I love many things about my job.
I also hate one thing.
Let me explain.
First – let’s begin with the love.
I love working with our corporate innovation and strategy clients. I used to manage the innovation fund at American Express so this is a world I know well, and I feel a certain kinship with these clients. I know the struggles and also how fun these efforts can be.
I also love that many folks from strategy, innovation and research groups are fans of CB Insights and our research briefs and our newsletter. I love that our data helps you make sense of emerging tech or startups or your competitors. And that all the information, data and trends we share might have an impact.
Which brings me to what I hate.
I was talking to a prospective corporate client who said they’ve been talking with their senior management on the topic of innovation for 2 years and they commented that our research has been really useful in that effort.
And all I could say was “2 years and you’re still just just talking?”
This part I find frustrating. I don’t want you to just read our research or download our data and do pivot tables with it or share it internally in pretty Powerpoint decks.
That’s missing the F’n point
Yes, I want our research to show you that technology is changing your industry or that your competitors are actually doing stuff. But then you’ve actually got to do something. Yes – we can tell you that Nordstrom, Target, Salesforce, Charles Schwab, Fidelity, Google, Amazon, Citibank, GM and a host of corporations are making interesting moves to stay one step ahead.
But that’s them – not you.
We can highlight what your competitors are doing in your industry.
We can show you who is unbundling you and how the threats are multiplying. (look at the cost of launching a startup below)
We can show you that your time on top is going to come to an end.
And if you must, you can put this stuff into a deck to “syndicate it internally” or “fly it up the flagpole”, but at some point, you need to do something. You have to put money behind something and take a risk and potentially fail (or wildly succeed).
You have to build products, invest in startups, acquire startups, partner with startups, etc. You have to try and build great products or businesses which might be a bit out there from your core. And you need to test them and learn from them about what is going well and what is not going well.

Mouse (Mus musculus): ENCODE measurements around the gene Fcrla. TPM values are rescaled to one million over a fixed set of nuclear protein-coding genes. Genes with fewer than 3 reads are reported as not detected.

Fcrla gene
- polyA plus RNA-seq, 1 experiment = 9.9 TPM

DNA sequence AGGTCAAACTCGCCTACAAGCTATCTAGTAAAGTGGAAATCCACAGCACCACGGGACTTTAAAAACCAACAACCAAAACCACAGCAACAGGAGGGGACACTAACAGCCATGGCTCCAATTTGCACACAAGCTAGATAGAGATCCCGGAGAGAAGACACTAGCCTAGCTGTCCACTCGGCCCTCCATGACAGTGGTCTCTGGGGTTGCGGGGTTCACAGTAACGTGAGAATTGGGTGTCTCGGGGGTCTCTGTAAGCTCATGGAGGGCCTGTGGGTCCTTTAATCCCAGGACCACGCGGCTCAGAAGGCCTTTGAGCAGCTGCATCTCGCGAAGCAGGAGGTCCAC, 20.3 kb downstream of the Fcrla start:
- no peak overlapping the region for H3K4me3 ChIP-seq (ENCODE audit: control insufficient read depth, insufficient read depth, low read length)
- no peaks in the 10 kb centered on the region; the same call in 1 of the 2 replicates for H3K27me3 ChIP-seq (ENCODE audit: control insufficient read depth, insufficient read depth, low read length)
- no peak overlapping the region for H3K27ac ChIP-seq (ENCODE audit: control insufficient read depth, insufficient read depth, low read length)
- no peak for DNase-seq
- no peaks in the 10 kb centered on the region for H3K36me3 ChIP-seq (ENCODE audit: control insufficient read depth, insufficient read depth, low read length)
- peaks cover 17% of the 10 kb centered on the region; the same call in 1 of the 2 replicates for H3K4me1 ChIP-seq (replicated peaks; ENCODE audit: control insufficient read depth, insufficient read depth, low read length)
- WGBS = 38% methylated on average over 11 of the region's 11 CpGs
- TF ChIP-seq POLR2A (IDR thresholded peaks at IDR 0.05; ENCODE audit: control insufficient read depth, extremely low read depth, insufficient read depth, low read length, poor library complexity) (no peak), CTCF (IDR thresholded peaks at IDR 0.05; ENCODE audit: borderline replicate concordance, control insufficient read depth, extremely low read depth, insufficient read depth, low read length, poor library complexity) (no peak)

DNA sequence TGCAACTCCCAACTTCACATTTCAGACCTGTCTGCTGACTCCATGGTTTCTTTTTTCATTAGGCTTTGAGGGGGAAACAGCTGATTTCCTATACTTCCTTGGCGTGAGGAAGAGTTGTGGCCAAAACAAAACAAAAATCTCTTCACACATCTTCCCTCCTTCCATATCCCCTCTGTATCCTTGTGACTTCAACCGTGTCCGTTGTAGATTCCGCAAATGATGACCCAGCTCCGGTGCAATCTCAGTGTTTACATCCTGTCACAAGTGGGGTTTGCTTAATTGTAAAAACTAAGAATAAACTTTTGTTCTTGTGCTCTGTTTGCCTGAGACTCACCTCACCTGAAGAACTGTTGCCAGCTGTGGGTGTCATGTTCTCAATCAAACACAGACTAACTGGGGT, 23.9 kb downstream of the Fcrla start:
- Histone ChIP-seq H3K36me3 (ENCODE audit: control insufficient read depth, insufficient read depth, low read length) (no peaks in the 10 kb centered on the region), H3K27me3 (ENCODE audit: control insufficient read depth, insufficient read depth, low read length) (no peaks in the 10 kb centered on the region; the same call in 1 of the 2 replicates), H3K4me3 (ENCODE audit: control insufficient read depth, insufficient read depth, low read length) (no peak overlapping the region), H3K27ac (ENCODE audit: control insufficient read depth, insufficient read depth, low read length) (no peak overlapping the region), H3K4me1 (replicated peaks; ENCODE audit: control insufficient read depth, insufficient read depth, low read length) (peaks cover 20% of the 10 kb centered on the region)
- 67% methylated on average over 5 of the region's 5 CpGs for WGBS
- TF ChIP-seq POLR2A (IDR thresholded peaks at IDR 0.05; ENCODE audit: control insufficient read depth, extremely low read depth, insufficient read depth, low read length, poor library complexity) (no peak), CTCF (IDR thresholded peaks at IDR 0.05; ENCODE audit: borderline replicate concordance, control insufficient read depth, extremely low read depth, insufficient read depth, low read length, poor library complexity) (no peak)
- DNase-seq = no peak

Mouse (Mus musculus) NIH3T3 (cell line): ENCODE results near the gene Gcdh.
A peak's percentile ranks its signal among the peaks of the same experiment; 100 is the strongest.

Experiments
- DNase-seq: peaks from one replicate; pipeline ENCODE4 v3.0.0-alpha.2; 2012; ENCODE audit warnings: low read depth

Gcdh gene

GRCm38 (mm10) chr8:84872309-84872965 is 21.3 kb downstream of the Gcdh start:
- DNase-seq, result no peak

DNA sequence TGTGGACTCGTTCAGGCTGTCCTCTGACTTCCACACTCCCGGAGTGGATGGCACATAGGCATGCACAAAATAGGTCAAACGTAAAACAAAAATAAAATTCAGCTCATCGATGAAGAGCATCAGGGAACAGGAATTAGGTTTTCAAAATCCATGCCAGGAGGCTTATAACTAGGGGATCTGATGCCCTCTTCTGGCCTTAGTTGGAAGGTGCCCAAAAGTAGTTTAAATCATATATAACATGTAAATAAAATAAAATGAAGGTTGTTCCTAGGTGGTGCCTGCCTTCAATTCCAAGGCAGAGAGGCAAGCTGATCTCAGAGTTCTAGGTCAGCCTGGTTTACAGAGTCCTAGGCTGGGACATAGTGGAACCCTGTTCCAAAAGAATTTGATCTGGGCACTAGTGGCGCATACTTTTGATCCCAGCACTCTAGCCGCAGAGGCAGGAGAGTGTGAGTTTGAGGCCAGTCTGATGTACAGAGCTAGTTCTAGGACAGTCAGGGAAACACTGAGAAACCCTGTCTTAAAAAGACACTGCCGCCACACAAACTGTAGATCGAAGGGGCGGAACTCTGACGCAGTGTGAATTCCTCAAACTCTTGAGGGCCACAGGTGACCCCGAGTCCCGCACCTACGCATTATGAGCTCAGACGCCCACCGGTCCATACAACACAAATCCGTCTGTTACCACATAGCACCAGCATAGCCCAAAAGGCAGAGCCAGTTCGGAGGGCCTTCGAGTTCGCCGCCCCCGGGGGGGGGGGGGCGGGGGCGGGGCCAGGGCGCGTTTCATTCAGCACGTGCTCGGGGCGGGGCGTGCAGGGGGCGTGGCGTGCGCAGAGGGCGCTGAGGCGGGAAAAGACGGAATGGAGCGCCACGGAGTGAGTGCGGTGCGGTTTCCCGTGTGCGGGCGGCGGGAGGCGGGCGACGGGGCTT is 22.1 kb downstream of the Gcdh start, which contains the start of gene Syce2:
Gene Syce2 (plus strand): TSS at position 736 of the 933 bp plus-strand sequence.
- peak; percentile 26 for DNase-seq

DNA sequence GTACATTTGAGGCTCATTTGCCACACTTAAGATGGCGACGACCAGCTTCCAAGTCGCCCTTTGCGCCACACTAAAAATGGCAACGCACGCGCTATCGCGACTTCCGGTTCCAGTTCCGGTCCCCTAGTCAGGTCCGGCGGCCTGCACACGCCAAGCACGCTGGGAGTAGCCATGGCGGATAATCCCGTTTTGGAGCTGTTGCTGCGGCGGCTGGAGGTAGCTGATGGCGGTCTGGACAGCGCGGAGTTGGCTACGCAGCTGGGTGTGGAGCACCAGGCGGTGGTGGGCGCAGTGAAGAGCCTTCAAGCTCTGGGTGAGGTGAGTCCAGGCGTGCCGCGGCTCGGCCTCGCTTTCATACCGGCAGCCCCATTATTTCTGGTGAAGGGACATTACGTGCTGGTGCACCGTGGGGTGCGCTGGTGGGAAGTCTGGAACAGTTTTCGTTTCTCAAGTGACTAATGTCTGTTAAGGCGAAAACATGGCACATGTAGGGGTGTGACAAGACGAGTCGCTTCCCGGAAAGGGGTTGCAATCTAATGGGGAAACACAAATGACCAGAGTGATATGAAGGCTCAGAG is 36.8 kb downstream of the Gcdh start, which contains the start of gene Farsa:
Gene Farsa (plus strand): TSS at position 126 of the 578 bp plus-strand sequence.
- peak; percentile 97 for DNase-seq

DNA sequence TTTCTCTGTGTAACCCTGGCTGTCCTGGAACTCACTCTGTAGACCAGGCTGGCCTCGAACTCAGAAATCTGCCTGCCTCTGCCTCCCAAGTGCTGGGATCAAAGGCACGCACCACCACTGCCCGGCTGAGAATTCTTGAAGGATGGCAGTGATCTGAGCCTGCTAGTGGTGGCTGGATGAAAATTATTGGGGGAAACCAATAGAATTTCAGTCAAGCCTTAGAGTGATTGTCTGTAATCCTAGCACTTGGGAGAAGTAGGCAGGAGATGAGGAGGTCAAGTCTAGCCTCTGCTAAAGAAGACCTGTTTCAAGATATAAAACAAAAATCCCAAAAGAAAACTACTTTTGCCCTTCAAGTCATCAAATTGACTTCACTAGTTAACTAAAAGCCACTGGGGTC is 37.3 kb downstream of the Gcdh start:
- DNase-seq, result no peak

That is the only way.
Stop doing other nonsense.
- Visiting Silicon Valley once to meet VCs and doing the Valley Petting Zoo tour is not the way to do it.
- Listening to all our webinars or reading all our research briefs is not the way to do it.
- Whiteboarding and setting up cross-functional teams is not the way to do it.
- Creating elaborate market sizing Powerpoint decks is not the way to do it.
- Hiring someone to run your venture or innovation groups for you is not the way to do it.
- Here’s a full list of other innovation theater tactics that are not the way to do it.
Knowing is different than doing.
I want you to take action and actually start doing. I see too many corporations who think that knowing is enough. That they’ll Powerpoint their way to glory. Or they look at startups cynically and think of all the reasons they will fail. Yes – most startups fail. It’s intellectually lazy to say that.
Let’s look back at 1999-2000. Here is a bunch of eCommerce startups that bombed. I was lucky enough to work at one of them – Kozmo.com. If you were a CPG or physical retailer, you could look at these companies and say “ha ha – they’re so stupid. That’ll never work.”
And if you did that, you’d be on the wrong side of history as Amazon and eBay came out of that mess.
Don’t share this post or tweet it or anything. Just start doing some shit.
For the many clients who’ve told me that CB Insights has helped them think about a new market or find an investment or M&A opportunity, I love you. Thanks. You make work fun.
Yoda header image source